Climate concern increasing and impacts being felt now
Over three quarters of Australians (77%) agree that climate change is occurring, the equal highest ever recorded (tied with 2016).
Concern about climate impacts has increased across the board, with the most concerning impacts being droughts and flooding affecting crops and food supply (81%), animal and plant extinction (78%), and water shortages in our cities (78%).
Four in five Australians (80%) think that Australians are already experiencing the impacts of climate change (79% in 2018). After last summer’s record-breaking heat, almost half of Australians (48%) say climate change is already causing more extreme heat, up from 39% in 2018. For the first time, the majority of Australians believe that climate change is already melting the ice caps (51%).
61% of Australians believe climate change is caused by humans. However, Australians widely underestimate how many other Australians share this view.
Broad support for coal-fired power phase out
Solar is the most popular energy source for the fourth year in a row, with popularity strongest in regional and rural Australia, 18 percentage points ahead of any other energy source. The next most popular forms of energy (in terms of top three preferences) are wind, hydro and storage.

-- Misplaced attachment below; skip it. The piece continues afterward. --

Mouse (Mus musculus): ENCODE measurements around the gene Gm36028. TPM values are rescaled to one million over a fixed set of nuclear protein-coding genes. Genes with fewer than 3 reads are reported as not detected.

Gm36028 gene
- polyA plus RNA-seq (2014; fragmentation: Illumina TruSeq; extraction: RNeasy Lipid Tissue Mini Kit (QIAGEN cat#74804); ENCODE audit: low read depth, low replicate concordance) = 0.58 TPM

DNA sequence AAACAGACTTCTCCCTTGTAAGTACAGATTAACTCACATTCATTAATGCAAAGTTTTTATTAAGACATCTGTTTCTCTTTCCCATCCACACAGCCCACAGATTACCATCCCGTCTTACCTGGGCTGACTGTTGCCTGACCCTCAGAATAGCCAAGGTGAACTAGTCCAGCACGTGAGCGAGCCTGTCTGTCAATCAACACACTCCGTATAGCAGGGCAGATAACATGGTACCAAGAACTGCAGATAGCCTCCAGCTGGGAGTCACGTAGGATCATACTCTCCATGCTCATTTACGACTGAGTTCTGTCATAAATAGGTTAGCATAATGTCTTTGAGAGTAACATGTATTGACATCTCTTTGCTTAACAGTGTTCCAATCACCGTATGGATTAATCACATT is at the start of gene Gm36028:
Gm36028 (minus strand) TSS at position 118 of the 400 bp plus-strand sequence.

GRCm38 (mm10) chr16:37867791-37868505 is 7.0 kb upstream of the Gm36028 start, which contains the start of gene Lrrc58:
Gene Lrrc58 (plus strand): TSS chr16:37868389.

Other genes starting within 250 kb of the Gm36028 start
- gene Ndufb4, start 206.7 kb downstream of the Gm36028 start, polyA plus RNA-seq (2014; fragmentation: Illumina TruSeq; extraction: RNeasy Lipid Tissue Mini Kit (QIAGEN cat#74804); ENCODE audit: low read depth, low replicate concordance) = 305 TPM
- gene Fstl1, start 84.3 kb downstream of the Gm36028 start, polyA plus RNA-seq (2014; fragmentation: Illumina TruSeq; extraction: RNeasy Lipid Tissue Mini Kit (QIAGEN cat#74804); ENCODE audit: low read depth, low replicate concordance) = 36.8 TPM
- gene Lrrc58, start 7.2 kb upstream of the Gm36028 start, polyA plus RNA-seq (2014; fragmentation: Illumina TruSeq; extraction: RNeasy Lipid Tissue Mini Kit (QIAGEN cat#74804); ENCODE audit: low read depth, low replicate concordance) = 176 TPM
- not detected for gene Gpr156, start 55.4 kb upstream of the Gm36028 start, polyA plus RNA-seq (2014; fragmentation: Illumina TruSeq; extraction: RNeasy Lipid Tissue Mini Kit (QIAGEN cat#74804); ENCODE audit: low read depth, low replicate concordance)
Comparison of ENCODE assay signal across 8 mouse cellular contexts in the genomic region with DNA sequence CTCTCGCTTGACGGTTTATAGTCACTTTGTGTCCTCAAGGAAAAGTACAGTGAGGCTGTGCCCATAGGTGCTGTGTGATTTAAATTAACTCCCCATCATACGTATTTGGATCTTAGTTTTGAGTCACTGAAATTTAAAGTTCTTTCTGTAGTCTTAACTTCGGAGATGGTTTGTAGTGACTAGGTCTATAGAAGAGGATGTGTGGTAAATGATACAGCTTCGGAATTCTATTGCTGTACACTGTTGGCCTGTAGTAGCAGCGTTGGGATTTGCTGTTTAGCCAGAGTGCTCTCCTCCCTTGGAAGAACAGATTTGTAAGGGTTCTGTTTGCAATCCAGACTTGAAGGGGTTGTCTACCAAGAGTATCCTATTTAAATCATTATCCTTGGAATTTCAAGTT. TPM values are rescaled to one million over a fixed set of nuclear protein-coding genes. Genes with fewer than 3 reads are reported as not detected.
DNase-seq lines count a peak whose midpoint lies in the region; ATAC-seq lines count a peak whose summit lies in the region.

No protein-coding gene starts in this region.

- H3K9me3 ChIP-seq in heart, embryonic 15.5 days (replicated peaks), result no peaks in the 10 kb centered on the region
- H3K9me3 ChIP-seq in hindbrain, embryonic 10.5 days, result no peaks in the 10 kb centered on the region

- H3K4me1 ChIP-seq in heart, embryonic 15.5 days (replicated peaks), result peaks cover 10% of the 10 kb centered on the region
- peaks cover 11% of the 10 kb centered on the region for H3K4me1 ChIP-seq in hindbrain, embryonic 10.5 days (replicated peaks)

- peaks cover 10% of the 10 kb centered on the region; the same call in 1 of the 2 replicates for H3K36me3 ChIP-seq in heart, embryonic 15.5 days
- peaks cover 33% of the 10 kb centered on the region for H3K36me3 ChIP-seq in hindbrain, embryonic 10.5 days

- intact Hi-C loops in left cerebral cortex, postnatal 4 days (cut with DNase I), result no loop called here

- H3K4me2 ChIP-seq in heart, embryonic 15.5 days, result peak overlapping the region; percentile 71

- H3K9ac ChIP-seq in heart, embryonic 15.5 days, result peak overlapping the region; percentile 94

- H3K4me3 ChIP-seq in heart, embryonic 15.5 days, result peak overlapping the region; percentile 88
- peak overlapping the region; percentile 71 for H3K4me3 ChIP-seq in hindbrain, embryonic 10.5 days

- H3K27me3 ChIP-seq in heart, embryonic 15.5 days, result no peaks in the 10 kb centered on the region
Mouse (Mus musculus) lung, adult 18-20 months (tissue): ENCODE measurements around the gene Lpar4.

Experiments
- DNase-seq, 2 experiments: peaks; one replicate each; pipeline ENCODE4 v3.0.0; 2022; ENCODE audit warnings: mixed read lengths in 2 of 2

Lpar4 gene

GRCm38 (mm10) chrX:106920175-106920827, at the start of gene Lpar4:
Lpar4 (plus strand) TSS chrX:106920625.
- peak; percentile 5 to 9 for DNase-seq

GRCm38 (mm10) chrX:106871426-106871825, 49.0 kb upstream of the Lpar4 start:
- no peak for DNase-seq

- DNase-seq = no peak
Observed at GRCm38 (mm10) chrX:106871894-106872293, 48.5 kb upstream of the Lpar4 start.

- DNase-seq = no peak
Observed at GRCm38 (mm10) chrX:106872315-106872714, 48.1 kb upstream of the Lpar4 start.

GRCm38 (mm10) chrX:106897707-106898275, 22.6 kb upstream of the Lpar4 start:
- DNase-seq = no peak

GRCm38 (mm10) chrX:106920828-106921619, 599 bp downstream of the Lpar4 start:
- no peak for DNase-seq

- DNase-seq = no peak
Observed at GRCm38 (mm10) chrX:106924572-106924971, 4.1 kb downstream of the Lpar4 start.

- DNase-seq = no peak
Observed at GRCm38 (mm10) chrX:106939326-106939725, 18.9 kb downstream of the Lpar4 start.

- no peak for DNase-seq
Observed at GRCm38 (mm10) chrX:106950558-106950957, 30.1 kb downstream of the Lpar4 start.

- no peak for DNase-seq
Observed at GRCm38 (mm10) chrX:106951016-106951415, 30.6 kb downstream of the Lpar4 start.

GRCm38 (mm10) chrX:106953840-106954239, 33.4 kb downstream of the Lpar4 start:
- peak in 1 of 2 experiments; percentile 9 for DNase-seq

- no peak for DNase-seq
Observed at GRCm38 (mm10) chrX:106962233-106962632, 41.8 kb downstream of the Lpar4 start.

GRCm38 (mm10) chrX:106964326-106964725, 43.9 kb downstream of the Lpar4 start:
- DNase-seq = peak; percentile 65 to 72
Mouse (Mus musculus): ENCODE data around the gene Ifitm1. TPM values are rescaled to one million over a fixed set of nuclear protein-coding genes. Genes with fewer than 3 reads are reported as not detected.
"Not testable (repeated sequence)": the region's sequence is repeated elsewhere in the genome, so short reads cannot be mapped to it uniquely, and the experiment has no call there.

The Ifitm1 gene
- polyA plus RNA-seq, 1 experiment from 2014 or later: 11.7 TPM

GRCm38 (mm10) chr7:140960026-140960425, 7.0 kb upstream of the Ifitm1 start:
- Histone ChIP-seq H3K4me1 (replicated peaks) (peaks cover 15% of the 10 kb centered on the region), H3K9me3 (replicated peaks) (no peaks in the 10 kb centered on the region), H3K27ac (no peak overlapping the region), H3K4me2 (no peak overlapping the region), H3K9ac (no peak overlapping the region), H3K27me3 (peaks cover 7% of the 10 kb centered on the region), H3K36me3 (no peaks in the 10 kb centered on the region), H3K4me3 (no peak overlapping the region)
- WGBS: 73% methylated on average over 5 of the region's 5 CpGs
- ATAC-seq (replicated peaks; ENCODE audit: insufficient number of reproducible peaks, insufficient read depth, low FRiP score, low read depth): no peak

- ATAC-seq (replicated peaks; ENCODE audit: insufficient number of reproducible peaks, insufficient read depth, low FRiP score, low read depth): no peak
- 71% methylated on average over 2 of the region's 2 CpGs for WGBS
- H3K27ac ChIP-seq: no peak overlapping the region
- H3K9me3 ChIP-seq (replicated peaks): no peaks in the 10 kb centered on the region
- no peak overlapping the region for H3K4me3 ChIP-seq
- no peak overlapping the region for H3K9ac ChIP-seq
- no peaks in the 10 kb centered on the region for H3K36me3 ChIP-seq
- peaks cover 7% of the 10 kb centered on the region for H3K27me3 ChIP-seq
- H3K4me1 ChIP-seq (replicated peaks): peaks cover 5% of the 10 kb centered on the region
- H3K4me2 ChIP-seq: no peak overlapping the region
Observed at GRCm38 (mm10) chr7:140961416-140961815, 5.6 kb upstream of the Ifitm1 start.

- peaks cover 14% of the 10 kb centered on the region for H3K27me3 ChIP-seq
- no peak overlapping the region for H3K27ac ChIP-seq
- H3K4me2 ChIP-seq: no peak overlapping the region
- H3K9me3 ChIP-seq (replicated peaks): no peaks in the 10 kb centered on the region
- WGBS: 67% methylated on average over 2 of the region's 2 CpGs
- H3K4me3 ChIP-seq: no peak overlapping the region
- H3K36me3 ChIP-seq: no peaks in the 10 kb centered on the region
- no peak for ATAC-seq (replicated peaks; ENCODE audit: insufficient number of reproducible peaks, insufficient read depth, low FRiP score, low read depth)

Most Australians blame increasing electricity prices on either the excessive profit margins of electricity companies (57%, up from 55%) or the privatisation of electricity infrastructure (55%, up from 52%).
While the Federal Government proposes to extend the life of old coal power stations, 70% of Australians support a government plan to ensure their orderly closure and replacement with clean energy. In Queensland, almost three quarters (73%) of respondents think that coal fired power stations should be phased out either as soon as possible (24%) or gradually (49%).
An emerging solution to managing the energy grid is known as ‘demand response’, where electricity companies pay users to use less electricity during times of peak demand and very high prices. The results suggest huge potential for demand response, with almost three quarters (72%) of Australians saying they would consider participating.
Leadership on climate change should come from governments
The majority of Australians (62%) believe the Federal Government should take a leading role in climate action. However, that does not absolve other levels of government, especially when national emissions continue to rise. The vast majority of Australians agree that State and Territory Governments should be either taking a leading role in or contributing to action on climate change (84%).
A majority (61%) agree that states should develop plans to phase out coal fired power stations, and over a third of Australians (36%) believe State Governments should act ahead of the Federal Government on renewable energy (32% think they should not).
The Australia Institute 2019. Reproduced with permission